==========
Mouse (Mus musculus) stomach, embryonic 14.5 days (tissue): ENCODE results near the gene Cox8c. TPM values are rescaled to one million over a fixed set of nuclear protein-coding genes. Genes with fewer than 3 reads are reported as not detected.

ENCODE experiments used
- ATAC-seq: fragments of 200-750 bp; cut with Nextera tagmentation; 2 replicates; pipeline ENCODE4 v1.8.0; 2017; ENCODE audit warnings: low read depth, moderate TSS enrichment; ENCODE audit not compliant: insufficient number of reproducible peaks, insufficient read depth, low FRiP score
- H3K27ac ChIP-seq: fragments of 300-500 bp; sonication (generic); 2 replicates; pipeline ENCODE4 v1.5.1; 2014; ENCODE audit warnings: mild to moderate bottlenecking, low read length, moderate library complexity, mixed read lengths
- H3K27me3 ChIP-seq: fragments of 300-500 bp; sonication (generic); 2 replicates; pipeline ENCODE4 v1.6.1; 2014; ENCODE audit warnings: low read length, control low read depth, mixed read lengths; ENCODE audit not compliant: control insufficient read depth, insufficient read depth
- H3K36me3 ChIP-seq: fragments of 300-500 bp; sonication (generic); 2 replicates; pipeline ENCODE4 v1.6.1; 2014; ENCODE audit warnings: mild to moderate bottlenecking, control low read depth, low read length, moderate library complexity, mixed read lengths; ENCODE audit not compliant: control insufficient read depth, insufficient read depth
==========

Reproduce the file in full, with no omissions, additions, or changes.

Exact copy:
Mouse (Mus musculus) stomach, embryonic 14.5 days (tissue): ENCODE results near the gene Cox8c. TPM values are rescaled to one million over a fixed set of nuclear protein-coding genes. Genes with fewer than 3 reads are reported as not detected.

ENCODE experiments used
- ATAC-seq: fragments of 200-750 bp; cut with Nextera tagmentation; 2 replicates; pipeline ENCODE4 v1.8.0; 2017; ENCODE audit warnings: low read depth, moderate TSS enrichment; ENCODE audit not compliant: insufficient number of reproducible peaks, insufficient read depth, low FRiP score
- H3K27ac ChIP-seq: fragments of 300-500 bp; sonication (generic); 2 replicates; pipeline ENCODE4 v1.5.1; 2014; ENCODE audit warnings: mild to moderate bottlenecking, low read length, moderate library complexity, mixed read lengths
- H3K27me3 ChIP-seq: fragments of 300-500 bp; sonication (generic); 2 replicates; pipeline ENCODE4 v1.6.1; 2014; ENCODE audit warnings: low read length, control low read depth, mixed read lengths; ENCODE audit not compliant: control insufficient read depth, insufficient read depth
- H3K36me3 ChIP-seq: fragments of 300-500 bp; sonication (generic); 2 replicates; pipeline ENCODE4 v1.6.1; 2014; ENCODE audit warnings: mild to moderate bottlenecking, control low read depth, low read length, moderate library complexity, mixed read lengths; ENCODE audit not compliant: control insufficient read depth, insufficient read depth